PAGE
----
Finnair’s new business class Helsinki-Bangkok
In early 2010, Finnair launched their new business class product on long haul flights, with a seat that is completely horizontal when reclined. It is an innovative design that allows 90% of the seats have direct access to the aisle, while one in three seats has no neighbouring seat. BusinessClass.co.uk got to opportunity to try the new product on a flight from Helsinki to Bangkok.
At the Airport
I landed at Helsinki Vantaa airport at 10.30pm on a connecting flight from Gothenburg. Once inside the terminal, it was easy to follow the signs to the so-called “Asian Terminal”, a separate terminal building that is adjoined with the regular terminal via a bridge.
The Asian terminal is only used for long-haul flights and, in particular, Asian flights, a market that Finnair is aggressively focusing on. In the terminal, in addition to several shops, there is also a Finnair lounge specially designed for long-haul flights. Although I only had a one hour transfer time in Helsinki, I managed to fit in a short visit, mainly due to my early arrival and the fact the airport is very easy to navigate.
The lounge in the Asian terminal is relatively large with a warm and modern decor. It is divided into several sections. Along the window, facing towards the apron, are comfortable lounge chairs, and in the main lounge there are several different seating sections.
Boarding and First Impressions
Once in the lounge my departure was postponed from 11:40pm to 12:40am, there was something with the plane’s mechanics that needed to be checked. The friendly woman at the lounge reception promised to keep us updated on any changes, which she did.
At 12:15am, the screen indicated that it was time to head towards gate 33 where boarding had already begun. There was a separate entrance for passengers with a business class ticket or gold card without a queue. Only one passenger bridge was used, to the door at the back of the aircraft, which meant a left turn to get to the business class cabin and my seat, 05L, which was to become my home for the next ten hours.
The cabin gave a very good first impression with consistently light colours, as well as an intense blue to match Finnair’s business profile and the flight attendant’s uniforms. The load factor on this flight to Bangkok was around 70%, so there was plenty of room in the cabin. The crew was a mix of Finnish and Thai staff and working in the business class cabin were two Thai stewards.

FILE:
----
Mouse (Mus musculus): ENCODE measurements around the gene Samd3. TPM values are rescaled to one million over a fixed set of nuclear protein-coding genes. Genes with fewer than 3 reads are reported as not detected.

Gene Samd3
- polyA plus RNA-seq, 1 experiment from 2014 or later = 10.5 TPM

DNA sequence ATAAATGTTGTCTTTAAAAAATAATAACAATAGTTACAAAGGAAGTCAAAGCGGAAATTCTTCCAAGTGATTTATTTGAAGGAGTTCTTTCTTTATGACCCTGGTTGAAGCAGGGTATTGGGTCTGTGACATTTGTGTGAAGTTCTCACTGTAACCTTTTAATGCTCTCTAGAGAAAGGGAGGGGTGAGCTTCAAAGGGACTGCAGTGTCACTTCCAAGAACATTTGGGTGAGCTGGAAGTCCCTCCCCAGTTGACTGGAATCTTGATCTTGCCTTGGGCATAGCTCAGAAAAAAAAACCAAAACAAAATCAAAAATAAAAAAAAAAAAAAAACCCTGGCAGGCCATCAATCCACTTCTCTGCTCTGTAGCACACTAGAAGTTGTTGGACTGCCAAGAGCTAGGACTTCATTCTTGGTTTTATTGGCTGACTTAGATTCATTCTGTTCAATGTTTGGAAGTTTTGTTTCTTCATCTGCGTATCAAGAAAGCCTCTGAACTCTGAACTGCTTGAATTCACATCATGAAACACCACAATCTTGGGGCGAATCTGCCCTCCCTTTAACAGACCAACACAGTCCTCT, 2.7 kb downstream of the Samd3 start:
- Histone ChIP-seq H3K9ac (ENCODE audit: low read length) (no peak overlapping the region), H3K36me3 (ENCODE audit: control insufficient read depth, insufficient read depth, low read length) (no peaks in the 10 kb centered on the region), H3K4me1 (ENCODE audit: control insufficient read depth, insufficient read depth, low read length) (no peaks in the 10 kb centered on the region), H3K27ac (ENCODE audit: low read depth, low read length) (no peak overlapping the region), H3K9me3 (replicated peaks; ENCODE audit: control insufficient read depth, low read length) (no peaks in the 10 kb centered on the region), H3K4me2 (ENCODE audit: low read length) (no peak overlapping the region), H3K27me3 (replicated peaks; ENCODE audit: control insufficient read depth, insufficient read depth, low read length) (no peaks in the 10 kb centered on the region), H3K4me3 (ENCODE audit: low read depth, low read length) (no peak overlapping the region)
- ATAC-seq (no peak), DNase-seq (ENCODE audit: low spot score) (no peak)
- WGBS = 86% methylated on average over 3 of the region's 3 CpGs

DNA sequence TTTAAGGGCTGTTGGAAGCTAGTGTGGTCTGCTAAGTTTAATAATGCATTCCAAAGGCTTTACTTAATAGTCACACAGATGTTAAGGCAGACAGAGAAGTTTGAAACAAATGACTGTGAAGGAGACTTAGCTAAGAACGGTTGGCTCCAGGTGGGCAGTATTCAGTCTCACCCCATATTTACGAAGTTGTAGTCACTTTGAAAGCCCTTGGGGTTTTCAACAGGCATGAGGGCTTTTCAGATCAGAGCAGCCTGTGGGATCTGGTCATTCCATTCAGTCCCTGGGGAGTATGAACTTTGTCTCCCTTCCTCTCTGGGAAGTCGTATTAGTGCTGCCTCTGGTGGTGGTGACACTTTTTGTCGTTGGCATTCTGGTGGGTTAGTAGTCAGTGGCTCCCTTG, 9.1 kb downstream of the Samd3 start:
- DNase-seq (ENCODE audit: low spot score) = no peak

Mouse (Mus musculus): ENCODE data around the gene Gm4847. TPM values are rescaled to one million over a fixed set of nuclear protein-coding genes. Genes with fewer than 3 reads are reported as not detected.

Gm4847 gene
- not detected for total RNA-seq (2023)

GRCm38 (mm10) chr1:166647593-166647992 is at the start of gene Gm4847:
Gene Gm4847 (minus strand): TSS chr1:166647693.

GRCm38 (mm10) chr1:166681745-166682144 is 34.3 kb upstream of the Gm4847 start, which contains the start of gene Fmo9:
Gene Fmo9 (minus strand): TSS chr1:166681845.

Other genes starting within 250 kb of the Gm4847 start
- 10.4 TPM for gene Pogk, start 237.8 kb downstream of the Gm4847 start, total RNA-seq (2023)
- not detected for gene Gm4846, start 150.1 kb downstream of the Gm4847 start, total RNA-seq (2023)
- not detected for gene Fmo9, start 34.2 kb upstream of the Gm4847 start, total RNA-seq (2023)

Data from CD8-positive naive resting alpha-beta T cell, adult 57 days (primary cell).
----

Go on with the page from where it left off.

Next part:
The crew took care of jackets and coats and then offered a welcoming drink of champagne, orange juice or water. It had to be a glass of bubbly for me. I like the stylish design of the glasses on board. Newspapers were also offered.
After a safety video played on the screens, we took off at 12:55am and headed towards Bangkok, 1 hour and 15 minutes after the scheduled departure time.
There were seven rows in business class, with a total of 32 seats that were either in a 1-2-1 configuration or a 2-2-1 configuration. I had managed to book one of the most desirable seats, on the right side of the cabin, a window seat with aisle access and, of course, no passenger beside me. This seat is available in two versions, either a seat next to the aisle with a small table between the seat and the window, or a seat directly next to the window with the table between the seat and the aisle. The latter is the best because it provides the most privacy when sleeping. I managed to book such a seat on the return flight, seat 06L, which resulted in almost total seclusion from the aisle and my fellow travellers, but for now I had to settle for second best.
The seat was very comfortable and offered plenty of room, especially with the table creating plenty of space and storage. The design possible felt slightly plastic, but I liked the light colour combination of the interior. There was also an electrical socket, USB and Ethernet port in the seat.
Finnair’s in-flight entertainment system is an AVOD (Audio Video On Demand) system, with several films, television shows, music and information about Finnair and this specific flight. The range was a little different than many other entertainment systems I have experienced. Particularly noticeable was the fact that Finnair had attempted to adapt the options in conjunction with the destinations served and the passengers who travel with Finnair. For example, there was a wide selection of Asian movies and music as well as a number of Scandinavian titles.
The sound was completely satisfactory through the noise cancelling headphones which were distributed. To navigate the menus you could either use the remote control, which was in a small gap in the seat, or you could tap the screen.